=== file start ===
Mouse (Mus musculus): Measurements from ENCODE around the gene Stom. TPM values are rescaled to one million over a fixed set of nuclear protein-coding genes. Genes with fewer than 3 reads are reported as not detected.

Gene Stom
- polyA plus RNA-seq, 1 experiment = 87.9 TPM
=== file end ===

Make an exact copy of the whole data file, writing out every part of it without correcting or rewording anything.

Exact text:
Mouse (Mus musculus): Measurements from ENCODE around the gene Stom. TPM values are rescaled to one million over a fixed set of nuclear protein-coding genes. Genes with fewer than 3 reads are reported as not detected.

Gene Stom
- polyA plus RNA-seq, 1 experiment = 87.9 TPM